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At as young as four years old, children in Central America are recruited into gangs, the source of which has recently been revealed to the public. Gang violence is one of the reasons that these children escape to the U.S. This happens in Honduras, El Salvador, and Guatemala. The newly uncovered origin of these gangs is many times older than the kids themselves.
The source of the gangs in those Central American countries is young adults who came undocumented to the U.S. as children, with their families, in the 1980s. Recruitment into the gangs in the U.S. was a matter of life or death. They had to comply in order to prevent harm and death for themselves and their families.
During the 1980s, many countries in Central America were ravaged by civil wars. Or, it might more accurately be stated that there were internal struggles, fortified by U.S. military weapons, in which unarmed indigenous and their supporters were massacred. It was during this time that entire families emigrated to the U.S. from those countries to avoid the mass slayings.
Los Angeles has recently been uncovered as one of the most destructive of U.S. cities in terms of gang violence and recruitment of the very young. Two monstrous gangs in Los Angeles – 18th Street (MS 18), which actively recruits in elementary schools, and Mara Salvatrucha (MS 13) – are particularly notorious. According to Michael Daly of The Daily Beast, the Los Angeles police were inept against these gangs, and even complicit in their corruption.
In 1996, a new law went into effect in the U.S. which mandated that any undocumented person who was found guilty of a crime that carried a minimum of a one year prison sentence, would be deported. This was upheld even if the sentence was later suspended.
Once these youths were captured by U.S. law enforcement, often tried as adults in the criminal system, they were imprisoned, where their guerilla tactics were solidified. After serving their years of incarceration, they were deported back to their native countries. The numbers are staggering: nearly 130,000 individuals were deported from the prisons between 2001 and 2010.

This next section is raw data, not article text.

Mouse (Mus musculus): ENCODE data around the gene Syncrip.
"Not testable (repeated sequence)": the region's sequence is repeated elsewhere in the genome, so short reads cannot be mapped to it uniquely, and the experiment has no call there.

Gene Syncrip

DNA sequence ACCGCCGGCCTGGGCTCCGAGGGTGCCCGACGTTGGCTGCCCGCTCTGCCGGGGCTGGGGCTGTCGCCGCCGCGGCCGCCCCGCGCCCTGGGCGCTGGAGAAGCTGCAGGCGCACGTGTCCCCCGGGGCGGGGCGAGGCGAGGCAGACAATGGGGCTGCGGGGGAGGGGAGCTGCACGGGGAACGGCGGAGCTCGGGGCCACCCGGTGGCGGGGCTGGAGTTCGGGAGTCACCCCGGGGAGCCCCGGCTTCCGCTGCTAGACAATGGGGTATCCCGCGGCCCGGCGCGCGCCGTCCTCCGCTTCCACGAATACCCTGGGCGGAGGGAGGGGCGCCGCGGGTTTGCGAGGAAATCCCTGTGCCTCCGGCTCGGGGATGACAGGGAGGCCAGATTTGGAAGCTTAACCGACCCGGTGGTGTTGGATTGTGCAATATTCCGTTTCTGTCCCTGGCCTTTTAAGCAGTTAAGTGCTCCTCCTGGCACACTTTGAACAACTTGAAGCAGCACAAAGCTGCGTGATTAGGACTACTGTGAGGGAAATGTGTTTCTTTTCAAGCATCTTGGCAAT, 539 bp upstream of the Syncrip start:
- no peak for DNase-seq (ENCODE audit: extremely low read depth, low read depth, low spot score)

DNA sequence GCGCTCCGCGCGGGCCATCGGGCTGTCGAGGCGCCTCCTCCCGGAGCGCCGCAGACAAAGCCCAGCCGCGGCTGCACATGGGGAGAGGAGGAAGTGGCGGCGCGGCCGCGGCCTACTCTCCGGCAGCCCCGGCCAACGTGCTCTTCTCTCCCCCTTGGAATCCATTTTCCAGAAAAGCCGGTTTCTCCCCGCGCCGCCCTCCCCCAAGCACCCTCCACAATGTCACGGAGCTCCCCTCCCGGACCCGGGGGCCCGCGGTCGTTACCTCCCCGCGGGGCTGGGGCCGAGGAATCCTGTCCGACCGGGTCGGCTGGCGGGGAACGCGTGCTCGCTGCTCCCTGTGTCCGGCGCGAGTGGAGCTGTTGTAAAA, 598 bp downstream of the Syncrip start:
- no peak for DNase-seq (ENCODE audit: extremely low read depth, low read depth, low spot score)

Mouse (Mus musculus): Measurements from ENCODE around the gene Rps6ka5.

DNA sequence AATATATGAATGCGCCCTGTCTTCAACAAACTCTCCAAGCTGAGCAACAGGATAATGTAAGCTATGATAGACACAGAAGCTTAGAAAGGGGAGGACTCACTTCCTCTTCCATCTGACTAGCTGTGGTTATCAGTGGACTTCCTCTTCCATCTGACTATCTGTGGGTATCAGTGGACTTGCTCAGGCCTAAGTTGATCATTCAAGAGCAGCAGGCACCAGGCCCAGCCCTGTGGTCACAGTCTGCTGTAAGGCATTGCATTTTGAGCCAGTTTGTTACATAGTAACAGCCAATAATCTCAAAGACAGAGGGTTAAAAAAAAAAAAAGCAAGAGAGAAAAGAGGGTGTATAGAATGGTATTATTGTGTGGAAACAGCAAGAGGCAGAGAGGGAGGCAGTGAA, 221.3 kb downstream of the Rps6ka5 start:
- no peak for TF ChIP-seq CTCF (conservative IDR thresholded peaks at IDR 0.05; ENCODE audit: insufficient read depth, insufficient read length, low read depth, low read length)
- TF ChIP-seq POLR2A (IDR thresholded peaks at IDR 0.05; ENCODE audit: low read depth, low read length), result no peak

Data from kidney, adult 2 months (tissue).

Without their families or financial support, released at the airport in their native country, with only funds provided to travel back to the local city, they had few options. Since they were raised in the U.S. – or, in the prison system – they did not know the area or anyone, or their native culture or language. In some cases, they slept in a park as they figured out their next move.
In Central America, these deportees were seen as dangerous, foreign, and attractive to children who were then recruited into gangs, and the source of their gang training has been revealed to be the U.S. Their baggy pants, shaved heads, and gang tattoos created intrigue for the youth in Honduras, El Salvador, and Guatemala, who were seduced into participating in gangs in their own neighborhoods.
What is happening now with the recent wave of undocumented child immigration is that violence is cycling back to threaten the U.S. Many children from Central America will wind up in slum neighborhoods, which is where gang violence is particularly rampant.
In Central America gangs are known to torture and kill children. The message is clear, telling the youth that they were either “with” them or “against” them. If anyone was perceived to be against the gang, they were shot and sometimes tortured. As children flee Central America due to fear for their lives, in addition to the reason of poverty, it will take more than stringent immigration policies and border patrols to prevent them from seeking refuge.
As stated by Carlos Dada of ElFaro.net in El Salvador, rather than perpetuate the cycle, the U.S. now needs to address why the kids are leaving their homeland in search of a safer environment. As it has now been revealed that the source of gangs recruiting children in Central America is the United States, deporting them back to the violent situations which they escaped will not fix the problem. In order for the cycle of violence to be arrested, it needs to be stopped at the source.
By Fern Remedi-Brown
Fern Remedi-Brown writes on global social justice issues (human rights, LGBT, health care and education access, immigration, refugees, and the Holocaust) for Guardian Liberty Voice.
Previous articles on the Guatemalan poor include:
Guatemala Cancer Injustice Fight for Poor Women
Women’s Cancer Collective in Guatemala Demands Allocation of $3M
Guatemala Patients Dying in Racist Practice?
Guatemala Kids Fleeing Violence Cross Alone to the US